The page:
Debuting in 2013, Inner Varnika is an intimate dance music festival based in Melbourne around an uncompromising vision for high quality music. The 2013 festival (which we did not attend) had featured rave-reviewed performances by Luke Hess, Wbeeza, XDB, Lerosa and a roster of both big-name and promising Australian DJs, including Andras Fox and Fransic Inferno Orchestra. The festival was due to return in April this year. However, with just few weeks to go, devastating news broke out as the organisers had been unable to secure the outdoor venue planned for 2014. Given the constraints, an alternative which married the original vision with practicality, had to swiftly be organised. Stakes were high, and the pressure was on.
It seemed like the first solution had come in Melbourne’s Revolt, a warehousey space that sat right next to some godly old silos of what seemed like a flour mill factory. A lot of groundwork seems to have gone into getting Revolt floor-ready, with good sound, expansive refreshment/smoking area and art décor that included python-sized bamboo and 80s televisions (that looked like they were extras on The Ring). But most of all, you got the feeling all the artists performing were made to feel at home, as the organisers shared the same musical ethos, something that can’t be said of many festivals.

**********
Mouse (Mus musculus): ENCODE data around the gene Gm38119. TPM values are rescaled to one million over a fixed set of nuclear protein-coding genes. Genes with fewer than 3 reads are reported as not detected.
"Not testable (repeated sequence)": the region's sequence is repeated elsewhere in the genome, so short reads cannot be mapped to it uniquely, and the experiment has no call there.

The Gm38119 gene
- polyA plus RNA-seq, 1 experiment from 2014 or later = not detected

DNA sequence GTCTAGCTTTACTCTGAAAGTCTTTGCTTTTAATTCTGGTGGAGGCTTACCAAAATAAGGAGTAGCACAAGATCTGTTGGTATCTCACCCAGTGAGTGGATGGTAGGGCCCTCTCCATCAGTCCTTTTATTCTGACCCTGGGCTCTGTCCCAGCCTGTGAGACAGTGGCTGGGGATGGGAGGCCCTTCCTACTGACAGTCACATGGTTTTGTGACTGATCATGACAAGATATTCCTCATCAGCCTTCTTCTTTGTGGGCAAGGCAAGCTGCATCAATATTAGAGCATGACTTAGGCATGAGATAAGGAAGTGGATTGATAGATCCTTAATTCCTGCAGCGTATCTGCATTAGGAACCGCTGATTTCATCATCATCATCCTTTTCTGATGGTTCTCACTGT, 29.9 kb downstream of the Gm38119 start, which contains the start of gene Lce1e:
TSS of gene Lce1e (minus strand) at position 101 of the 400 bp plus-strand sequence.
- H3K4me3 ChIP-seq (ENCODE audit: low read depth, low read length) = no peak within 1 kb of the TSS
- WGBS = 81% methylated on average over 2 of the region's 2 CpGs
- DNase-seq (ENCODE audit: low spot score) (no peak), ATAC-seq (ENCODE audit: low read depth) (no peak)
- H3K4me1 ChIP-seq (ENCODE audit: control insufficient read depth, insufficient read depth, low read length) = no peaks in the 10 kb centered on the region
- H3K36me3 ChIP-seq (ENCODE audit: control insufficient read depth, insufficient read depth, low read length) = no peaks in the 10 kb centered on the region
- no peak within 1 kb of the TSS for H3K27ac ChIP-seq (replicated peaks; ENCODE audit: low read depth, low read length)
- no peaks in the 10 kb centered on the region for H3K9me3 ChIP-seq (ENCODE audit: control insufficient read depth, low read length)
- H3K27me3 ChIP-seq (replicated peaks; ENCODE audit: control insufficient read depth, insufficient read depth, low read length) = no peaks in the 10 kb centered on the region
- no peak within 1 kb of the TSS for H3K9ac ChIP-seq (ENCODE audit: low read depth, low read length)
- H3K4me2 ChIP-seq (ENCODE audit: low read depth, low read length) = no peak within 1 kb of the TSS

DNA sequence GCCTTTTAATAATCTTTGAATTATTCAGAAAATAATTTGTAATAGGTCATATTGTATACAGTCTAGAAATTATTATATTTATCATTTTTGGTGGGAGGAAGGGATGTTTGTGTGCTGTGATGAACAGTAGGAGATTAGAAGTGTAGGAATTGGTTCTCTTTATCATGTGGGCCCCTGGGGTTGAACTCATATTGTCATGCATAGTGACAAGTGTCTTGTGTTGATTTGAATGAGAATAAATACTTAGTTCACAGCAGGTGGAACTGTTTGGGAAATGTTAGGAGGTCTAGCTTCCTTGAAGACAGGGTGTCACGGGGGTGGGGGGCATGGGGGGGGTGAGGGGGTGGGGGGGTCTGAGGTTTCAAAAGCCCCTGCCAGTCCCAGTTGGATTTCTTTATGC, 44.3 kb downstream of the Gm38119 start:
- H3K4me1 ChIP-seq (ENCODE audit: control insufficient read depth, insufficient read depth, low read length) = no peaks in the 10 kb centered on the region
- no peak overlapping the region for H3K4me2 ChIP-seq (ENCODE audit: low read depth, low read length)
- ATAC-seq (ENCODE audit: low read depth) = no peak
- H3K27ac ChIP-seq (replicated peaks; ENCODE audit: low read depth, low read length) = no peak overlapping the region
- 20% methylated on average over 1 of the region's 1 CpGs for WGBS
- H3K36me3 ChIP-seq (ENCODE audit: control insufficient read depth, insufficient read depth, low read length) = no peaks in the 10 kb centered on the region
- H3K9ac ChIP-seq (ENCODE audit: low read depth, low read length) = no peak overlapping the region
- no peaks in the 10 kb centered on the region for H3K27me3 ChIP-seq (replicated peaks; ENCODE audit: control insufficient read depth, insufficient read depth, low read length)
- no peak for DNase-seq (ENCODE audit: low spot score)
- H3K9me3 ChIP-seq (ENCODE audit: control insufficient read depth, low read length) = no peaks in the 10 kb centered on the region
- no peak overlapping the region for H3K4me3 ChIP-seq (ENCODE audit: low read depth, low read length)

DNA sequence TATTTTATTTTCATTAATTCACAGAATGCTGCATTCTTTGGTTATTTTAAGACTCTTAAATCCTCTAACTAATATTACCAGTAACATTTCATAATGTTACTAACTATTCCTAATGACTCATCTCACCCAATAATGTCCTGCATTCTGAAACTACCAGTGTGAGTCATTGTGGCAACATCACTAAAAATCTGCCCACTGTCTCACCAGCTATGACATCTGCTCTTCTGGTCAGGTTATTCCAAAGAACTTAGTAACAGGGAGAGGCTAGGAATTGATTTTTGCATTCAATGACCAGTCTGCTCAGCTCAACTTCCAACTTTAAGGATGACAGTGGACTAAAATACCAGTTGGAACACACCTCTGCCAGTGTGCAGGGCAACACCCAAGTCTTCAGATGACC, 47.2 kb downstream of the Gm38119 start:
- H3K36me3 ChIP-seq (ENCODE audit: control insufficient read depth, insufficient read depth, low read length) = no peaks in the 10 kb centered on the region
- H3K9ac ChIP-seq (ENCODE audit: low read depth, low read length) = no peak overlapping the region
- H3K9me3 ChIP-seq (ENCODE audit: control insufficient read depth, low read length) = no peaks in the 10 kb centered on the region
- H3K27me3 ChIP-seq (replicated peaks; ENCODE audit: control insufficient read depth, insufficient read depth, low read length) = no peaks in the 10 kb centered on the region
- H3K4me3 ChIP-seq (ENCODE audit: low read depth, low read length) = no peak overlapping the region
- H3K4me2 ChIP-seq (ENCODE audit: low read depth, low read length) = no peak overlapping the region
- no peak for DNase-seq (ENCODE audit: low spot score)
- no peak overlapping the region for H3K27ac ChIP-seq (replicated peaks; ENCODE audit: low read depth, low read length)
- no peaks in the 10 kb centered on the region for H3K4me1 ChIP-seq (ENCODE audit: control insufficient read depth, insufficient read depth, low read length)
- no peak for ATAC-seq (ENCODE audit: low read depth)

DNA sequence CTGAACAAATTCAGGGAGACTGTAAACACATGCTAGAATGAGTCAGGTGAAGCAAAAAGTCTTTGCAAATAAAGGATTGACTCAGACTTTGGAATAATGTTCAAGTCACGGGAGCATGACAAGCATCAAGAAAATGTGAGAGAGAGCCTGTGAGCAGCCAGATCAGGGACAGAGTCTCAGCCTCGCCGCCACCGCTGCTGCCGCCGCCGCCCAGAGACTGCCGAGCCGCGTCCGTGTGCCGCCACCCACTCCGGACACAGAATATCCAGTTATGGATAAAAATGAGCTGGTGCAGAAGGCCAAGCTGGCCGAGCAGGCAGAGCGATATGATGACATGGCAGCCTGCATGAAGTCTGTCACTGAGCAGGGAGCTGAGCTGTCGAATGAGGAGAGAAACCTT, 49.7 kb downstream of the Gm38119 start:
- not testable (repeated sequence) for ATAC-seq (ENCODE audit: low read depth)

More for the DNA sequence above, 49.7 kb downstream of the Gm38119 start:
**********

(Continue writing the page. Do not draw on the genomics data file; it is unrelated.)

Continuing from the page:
Hand Stamped: Even Tuell
The second solution seemed self-explanatory: the quality (and the scheduling) of the artists that performed on the night. We’ve always idolised Even Tuell (but) from a distance: Having never seen him play before and found his (albeit great) DJ work online only on rare occasion, we weren’t entirely sure what to except. Having said that, here was a man who was one of the finest curators in the world (of Workshop, one of those seminal buy-on-sight labels) and a connoisseur’s producer, so the expectations were running high. Tuell did not disappoint, with a low-slung but chugging set that wondered around for a while, found its groove around “Keep Moving”, peaked around this covert classic and concluded on a sublime note with Tuell’s (and Midnight Opera’s) own Workshop Special 2.